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Postmarketing surveillance versus clinical trials: which benefits the patient?
Cardiology. 1994; 85 Suppl 1:18-23.C

Abstract

Both randomized controlled clinical trials and observational postmarketing surveillance studies have a place in providing information to physicians and patients on effectiveness and safety of new medicines. Prelicensing is the realm of the basic scientist producing a medicine which is available for investigation by clinical trial. In this context, manufacturers attempt to define the efficacy for desired indications and to establish an appropriate dosage for the drug. To do so, they usually confine attention to idealized standard patients, excluding all complex problems, such as pregnancy, renal or other organ failure, comorbidity, the elderly, the child, and so forth. Postmarketing surveillance covers the range of observational studies undertaken after marketing including cohort studies, case-control studies, and spontaneous reports of suspected adverse drug reactions. These observational studies are less rigorous than clinical trials, but have the potential to provide information from a representative sample of 'real-life' patients. Neither postmarketing surveillance studies nor clinical trials are capable of answering questions fully. In future, record linkage techniques may play a greater role by providing information on data linking drug exposures and outcomes in general practice.

Authors+Show Affiliations

Department of Clinical Pharmacology, Royal Infirmary, Glasgow, UK.

Pub Type(s)

Journal Article

Language

eng

PubMed ID

7743530

Citation

Lawson, D H.. "Postmarketing Surveillance Versus Clinical Trials: Which Benefits the Patient?" Cardiology, vol. 85 Suppl 1, 1994, pp. 18-23.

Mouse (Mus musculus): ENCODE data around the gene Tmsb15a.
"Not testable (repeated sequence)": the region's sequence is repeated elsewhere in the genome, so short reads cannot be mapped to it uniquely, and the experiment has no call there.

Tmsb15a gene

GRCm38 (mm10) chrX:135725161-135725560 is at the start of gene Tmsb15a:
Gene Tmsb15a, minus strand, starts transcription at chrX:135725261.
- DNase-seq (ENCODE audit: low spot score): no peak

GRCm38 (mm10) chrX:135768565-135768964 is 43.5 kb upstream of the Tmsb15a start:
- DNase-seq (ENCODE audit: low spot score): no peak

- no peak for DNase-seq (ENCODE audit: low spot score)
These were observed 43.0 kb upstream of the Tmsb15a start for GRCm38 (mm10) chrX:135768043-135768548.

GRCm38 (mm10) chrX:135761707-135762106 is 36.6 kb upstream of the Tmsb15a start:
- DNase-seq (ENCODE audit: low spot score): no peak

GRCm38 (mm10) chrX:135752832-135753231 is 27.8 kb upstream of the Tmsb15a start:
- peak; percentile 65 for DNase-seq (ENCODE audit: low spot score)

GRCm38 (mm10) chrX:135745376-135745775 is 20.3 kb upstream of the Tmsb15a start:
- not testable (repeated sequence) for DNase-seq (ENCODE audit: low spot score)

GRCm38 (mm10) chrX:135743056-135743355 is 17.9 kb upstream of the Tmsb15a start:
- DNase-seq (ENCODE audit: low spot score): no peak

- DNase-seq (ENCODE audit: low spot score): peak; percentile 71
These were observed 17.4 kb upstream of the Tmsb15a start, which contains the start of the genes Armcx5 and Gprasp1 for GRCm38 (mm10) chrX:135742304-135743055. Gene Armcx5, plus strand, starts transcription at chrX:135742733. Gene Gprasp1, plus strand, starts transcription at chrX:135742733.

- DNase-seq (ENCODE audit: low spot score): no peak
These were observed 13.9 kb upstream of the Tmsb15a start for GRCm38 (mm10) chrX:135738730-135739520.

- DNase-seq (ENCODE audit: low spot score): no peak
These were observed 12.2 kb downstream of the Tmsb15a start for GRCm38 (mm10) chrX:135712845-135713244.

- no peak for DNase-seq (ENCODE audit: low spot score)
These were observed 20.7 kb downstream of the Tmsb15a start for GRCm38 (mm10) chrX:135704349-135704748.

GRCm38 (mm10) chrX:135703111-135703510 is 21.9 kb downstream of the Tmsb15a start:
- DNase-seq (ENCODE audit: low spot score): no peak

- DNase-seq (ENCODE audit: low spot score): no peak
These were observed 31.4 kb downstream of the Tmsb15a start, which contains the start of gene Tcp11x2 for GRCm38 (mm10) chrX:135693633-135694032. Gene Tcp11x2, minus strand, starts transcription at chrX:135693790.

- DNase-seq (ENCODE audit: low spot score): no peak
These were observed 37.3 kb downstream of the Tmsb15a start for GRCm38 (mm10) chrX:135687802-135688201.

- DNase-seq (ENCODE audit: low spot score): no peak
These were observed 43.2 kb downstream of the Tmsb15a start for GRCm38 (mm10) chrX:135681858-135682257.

Lawson DH. Postmarketing surveillance versus clinical trials: which benefits the patient? Cardiology. 1994;85 Suppl 1:18-23.
Lawson, D. H. (1994). Postmarketing surveillance versus clinical trials: which benefits the patient? Cardiology, 85 Suppl 1, 18-23.
Lawson DH. Postmarketing Surveillance Versus Clinical Trials: Which Benefits the Patient. Cardiology. 1994;85 Suppl 1:18-23. PubMed PMID: 7743530.
* Article titles in AMA citation format should be in sentence-case
TY - JOUR T1 - Postmarketing surveillance versus clinical trials: which benefits the patient? A1 - Lawson,D H, PY - 1994/1/1/pubmed PY - 1994/1/1/medline PY - 1994/1/1/entrez SP - 18 EP - 23 JF - Cardiology JO - Cardiology VL - 85 Suppl 1 N2 - Both randomized controlled clinical trials and observational postmarketing surveillance studies have a place in providing information to physicians and patients on effectiveness and safety of new medicines. Prelicensing is the realm of the basic scientist producing a medicine which is available for investigation by clinical trial. In this context, manufacturers attempt to define the efficacy for desired indications and to establish an appropriate dosage for the drug. To do so, they usually confine attention to idealized standard patients, excluding all complex problems, such as pregnancy, renal or other organ failure, comorbidity, the elderly, the child, and so forth. Postmarketing surveillance covers the range of observational studies undertaken after marketing including cohort studies, case-control studies, and spontaneous reports of suspected adverse drug reactions. These observational studies are less rigorous than clinical trials, but have the potential to provide information from a representative sample of 'real-life' patients. Neither postmarketing surveillance studies nor clinical trials are capable of answering questions fully. In future, record linkage techniques may play a greater role by providing information on data linking drug exposures and outcomes in general practice. SN - 0008-6312 UR - https://www.unboundmedicine.com/medline/citation/7743530/Postmarketing_surveillance_versus_clinical_trials:_which_benefits_the_patient DB - PRIME DP - Unbound Medicine ER -